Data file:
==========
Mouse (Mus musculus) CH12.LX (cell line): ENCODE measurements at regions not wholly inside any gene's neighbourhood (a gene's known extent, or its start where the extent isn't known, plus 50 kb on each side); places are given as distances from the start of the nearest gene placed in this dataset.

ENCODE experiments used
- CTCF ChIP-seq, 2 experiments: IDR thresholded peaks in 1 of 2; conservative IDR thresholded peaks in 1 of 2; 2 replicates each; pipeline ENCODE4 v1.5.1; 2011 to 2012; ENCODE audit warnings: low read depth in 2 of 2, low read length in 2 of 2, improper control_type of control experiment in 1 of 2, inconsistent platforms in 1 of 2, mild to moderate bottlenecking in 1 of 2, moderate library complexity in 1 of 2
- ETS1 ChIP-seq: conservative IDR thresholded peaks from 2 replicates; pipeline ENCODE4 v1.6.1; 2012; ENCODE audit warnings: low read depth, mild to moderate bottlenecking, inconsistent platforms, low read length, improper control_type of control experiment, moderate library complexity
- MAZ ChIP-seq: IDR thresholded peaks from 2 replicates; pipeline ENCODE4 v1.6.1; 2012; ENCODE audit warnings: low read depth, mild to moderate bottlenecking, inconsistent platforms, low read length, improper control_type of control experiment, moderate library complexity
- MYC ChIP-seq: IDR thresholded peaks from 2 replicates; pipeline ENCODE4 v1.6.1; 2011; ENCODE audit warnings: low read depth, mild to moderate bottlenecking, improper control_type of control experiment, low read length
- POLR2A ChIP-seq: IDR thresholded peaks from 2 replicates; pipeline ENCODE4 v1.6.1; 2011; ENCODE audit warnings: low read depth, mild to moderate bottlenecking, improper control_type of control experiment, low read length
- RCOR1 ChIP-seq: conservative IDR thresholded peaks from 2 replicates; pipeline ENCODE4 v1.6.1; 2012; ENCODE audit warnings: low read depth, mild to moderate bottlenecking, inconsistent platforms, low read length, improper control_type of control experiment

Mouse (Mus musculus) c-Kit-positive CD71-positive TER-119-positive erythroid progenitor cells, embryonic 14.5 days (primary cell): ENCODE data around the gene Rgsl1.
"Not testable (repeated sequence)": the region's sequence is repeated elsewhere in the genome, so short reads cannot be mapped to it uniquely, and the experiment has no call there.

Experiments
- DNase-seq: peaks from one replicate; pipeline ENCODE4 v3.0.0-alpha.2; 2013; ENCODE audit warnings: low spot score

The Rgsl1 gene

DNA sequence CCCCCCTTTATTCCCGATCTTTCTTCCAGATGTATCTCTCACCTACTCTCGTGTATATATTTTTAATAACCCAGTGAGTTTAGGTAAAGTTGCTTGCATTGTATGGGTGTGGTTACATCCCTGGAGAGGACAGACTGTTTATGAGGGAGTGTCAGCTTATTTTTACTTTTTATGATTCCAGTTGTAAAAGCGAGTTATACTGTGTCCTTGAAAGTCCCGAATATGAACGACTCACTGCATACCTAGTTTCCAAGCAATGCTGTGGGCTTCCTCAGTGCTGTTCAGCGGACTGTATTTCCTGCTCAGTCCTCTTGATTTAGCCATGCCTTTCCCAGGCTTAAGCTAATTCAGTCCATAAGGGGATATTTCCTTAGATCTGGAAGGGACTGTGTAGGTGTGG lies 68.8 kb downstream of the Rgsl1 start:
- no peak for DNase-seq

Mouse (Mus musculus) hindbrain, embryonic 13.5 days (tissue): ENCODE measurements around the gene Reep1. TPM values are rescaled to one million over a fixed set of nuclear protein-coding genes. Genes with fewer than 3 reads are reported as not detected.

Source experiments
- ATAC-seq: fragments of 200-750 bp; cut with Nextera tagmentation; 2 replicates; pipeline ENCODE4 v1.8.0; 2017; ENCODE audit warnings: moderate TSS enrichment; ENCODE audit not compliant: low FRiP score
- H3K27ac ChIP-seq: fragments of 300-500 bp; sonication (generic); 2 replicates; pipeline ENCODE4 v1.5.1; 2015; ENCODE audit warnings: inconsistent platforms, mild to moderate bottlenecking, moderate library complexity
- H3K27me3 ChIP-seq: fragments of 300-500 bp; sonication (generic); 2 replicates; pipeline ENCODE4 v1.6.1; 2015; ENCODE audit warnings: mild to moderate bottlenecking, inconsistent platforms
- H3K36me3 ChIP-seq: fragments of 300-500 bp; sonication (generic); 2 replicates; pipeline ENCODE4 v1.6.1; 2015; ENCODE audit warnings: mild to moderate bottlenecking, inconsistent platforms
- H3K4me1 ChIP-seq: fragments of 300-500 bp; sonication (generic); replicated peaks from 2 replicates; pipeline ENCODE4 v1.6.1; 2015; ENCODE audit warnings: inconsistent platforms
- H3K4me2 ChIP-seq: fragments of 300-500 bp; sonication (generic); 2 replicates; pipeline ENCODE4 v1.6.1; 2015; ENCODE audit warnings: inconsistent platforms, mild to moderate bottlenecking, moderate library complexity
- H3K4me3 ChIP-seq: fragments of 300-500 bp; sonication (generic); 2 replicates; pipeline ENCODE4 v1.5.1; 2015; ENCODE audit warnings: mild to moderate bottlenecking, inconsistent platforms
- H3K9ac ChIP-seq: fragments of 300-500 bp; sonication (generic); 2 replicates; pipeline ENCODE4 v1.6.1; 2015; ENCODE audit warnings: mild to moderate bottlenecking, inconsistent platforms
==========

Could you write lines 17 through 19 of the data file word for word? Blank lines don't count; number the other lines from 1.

Source experiments
- ATAC-seq: fragments of 200-750 bp; cut with Nextera tagmentation; 2 replicates; pipeline ENCODE4 v1.8.0; 2017; ENCODE audit warnings: moderate TSS enrichment; ENCODE audit not compliant: low FRiP score
- H3K27ac ChIP-seq: fragments of 300-500 bp; sonication (generic); 2 replicates; pipeline ENCODE4 v1.5.1; 2015; ENCODE audit warnings: inconsistent platforms, mild to moderate bottlenecking, moderate library complexity